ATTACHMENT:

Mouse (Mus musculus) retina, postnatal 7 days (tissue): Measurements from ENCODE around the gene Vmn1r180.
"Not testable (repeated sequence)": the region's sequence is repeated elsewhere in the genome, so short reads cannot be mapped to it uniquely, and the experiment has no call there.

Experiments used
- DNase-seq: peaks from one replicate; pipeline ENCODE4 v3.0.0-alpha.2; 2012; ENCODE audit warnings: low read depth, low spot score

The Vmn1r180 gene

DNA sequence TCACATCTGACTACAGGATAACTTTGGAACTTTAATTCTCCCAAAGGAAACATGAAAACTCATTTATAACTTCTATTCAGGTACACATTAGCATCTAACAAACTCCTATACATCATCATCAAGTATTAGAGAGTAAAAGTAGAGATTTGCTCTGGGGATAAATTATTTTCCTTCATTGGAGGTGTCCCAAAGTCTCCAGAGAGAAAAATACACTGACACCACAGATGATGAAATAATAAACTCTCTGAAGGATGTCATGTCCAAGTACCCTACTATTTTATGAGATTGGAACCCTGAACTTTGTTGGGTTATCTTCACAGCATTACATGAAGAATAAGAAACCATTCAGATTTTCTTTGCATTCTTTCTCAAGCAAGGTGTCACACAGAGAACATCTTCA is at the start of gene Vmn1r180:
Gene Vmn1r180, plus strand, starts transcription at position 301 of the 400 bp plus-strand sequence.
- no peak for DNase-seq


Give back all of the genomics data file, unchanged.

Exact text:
Mouse (Mus musculus) retina, postnatal 7 days (tissue): Measurements from ENCODE around the gene Vmn1r180.
"Not testable (repeated sequence)": the region's sequence is repeated elsewhere in the genome, so short reads cannot be mapped to it uniquely, and the experiment has no call there.

Experiments used
- DNase-seq: peaks from one replicate; pipeline ENCODE4 v3.0.0-alpha.2; 2012; ENCODE audit warnings: low read depth, low spot score

The Vmn1r180 gene

DNA sequence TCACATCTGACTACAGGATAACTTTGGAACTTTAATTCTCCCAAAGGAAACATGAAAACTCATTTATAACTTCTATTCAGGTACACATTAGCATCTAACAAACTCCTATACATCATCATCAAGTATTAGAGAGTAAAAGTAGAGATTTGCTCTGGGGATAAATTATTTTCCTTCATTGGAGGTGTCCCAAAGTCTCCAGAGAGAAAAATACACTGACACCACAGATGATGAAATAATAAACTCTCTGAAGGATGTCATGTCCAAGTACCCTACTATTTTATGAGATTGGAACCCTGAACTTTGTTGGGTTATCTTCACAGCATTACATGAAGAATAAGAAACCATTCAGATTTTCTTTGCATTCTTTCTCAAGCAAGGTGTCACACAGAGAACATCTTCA is at the start of gene Vmn1r180:
Gene Vmn1r180, plus strand, starts transcription at position 301 of the 400 bp plus-strand sequence.
- no peak for DNase-seq